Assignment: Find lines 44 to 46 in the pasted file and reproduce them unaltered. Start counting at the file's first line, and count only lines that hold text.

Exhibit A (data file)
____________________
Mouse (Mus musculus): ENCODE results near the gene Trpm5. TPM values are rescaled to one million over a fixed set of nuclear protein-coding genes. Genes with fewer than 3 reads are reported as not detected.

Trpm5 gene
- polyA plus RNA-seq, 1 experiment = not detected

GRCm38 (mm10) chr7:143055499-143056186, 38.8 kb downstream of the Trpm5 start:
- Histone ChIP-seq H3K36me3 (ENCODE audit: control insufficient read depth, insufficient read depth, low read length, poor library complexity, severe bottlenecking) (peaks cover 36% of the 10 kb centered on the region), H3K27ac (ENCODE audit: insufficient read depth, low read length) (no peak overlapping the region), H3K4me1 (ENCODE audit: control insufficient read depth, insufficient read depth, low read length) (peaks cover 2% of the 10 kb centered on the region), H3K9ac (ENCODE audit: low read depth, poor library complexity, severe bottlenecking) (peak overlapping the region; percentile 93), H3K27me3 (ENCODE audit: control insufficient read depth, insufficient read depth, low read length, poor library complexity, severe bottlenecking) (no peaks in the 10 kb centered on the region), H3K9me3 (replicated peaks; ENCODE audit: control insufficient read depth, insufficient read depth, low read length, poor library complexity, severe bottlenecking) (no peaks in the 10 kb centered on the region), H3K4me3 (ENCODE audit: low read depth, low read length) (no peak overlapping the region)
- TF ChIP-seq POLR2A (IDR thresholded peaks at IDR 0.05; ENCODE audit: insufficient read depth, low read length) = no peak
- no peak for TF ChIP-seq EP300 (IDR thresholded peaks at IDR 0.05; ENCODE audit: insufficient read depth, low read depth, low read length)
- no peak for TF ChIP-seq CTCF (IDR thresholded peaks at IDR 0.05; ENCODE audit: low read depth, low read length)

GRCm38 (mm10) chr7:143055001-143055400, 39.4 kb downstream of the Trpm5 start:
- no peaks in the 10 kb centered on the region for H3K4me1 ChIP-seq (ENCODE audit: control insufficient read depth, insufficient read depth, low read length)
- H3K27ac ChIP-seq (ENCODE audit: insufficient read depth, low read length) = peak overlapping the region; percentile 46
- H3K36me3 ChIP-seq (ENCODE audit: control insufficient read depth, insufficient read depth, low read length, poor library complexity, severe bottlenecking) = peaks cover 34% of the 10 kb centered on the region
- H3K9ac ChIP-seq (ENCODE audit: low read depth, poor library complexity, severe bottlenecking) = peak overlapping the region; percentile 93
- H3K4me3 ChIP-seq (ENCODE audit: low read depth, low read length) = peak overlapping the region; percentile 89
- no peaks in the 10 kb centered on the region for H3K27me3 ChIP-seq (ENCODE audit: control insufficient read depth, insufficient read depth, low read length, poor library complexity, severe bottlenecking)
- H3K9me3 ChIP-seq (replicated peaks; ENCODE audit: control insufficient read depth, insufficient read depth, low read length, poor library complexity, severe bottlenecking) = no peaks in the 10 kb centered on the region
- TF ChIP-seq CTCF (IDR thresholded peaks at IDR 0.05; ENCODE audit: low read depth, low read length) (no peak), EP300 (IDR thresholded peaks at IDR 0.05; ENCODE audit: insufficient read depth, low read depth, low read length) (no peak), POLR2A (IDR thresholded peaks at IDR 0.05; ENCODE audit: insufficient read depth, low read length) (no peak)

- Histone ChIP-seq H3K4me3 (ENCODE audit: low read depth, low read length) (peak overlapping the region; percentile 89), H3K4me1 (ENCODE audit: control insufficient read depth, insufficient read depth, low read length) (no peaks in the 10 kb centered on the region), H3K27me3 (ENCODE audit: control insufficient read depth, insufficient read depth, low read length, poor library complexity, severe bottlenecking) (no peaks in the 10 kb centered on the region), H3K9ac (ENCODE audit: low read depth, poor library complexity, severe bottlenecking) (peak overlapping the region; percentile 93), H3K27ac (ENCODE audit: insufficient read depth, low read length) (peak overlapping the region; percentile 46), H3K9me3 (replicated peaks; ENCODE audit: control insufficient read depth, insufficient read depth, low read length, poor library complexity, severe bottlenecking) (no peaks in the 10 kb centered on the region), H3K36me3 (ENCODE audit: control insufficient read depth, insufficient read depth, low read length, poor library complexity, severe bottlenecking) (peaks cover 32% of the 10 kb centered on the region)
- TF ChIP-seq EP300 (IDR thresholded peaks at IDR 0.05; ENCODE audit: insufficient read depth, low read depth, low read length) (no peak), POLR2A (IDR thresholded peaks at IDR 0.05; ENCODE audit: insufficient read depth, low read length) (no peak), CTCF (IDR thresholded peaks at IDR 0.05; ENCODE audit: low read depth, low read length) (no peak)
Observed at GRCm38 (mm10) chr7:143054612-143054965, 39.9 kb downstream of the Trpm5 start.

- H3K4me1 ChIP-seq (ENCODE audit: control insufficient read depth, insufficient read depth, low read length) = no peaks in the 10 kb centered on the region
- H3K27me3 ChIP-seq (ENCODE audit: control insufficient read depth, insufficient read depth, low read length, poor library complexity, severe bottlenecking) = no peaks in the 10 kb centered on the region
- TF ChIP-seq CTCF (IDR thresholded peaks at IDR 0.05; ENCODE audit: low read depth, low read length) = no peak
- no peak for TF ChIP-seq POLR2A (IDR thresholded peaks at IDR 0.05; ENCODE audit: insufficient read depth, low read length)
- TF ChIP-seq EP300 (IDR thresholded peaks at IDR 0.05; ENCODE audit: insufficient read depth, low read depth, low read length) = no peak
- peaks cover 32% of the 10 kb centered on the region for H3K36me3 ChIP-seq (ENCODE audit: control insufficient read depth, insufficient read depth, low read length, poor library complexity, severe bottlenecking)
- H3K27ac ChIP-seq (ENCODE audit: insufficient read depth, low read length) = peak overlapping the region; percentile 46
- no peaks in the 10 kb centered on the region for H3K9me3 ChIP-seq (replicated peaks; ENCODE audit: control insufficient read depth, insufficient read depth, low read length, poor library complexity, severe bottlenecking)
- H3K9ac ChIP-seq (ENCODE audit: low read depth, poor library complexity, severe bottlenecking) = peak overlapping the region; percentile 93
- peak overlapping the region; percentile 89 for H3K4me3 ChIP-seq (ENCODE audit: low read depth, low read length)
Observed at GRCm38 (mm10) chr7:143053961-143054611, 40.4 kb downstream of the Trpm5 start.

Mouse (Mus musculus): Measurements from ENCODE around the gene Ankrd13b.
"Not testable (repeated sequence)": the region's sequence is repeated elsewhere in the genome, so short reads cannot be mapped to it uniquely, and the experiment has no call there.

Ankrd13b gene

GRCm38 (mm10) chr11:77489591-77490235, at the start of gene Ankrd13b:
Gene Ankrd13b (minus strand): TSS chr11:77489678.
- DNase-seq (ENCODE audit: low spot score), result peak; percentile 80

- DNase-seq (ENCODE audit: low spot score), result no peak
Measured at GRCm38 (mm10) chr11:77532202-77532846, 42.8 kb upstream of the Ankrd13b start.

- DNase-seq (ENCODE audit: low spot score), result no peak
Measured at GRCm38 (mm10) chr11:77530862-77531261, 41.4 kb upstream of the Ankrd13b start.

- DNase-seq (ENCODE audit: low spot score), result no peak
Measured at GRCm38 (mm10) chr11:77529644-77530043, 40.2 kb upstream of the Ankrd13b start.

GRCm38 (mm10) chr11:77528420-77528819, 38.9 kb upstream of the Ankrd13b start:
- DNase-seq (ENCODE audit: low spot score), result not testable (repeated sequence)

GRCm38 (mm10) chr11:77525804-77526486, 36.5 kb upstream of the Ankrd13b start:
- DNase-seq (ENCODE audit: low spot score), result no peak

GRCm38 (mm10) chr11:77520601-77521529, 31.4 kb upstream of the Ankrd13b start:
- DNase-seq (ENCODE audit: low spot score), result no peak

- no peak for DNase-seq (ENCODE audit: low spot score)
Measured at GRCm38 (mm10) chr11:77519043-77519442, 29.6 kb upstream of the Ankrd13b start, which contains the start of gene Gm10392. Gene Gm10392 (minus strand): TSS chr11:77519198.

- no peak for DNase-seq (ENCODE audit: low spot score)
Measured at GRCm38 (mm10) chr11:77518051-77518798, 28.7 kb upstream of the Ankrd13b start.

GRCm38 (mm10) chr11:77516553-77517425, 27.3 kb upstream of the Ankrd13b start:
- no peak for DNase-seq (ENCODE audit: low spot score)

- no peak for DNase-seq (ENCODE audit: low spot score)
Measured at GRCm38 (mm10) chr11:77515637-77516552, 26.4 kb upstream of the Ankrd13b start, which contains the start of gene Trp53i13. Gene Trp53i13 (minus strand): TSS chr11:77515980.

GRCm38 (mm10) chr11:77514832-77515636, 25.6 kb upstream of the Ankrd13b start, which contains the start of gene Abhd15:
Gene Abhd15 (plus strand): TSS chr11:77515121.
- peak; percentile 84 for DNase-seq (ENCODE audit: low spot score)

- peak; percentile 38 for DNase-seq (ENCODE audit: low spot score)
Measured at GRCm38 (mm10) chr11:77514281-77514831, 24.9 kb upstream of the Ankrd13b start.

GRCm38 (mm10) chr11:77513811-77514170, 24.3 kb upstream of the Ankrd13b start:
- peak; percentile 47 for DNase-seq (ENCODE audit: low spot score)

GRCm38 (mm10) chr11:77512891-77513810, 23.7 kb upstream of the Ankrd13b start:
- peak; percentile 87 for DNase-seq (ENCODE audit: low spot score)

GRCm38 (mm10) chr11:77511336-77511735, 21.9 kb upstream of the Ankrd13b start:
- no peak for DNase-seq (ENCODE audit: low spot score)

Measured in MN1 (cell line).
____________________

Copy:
GRCm38 (mm10) chr11:77528420-77528819, 38.9 kb upstream of the Ankrd13b start:
- DNase-seq (ENCODE audit: low spot score), result not testable (repeated sequence)

GRCm38 (mm10) chr11:77525804-77526486, 36.5 kb upstream of the Ankrd13b start: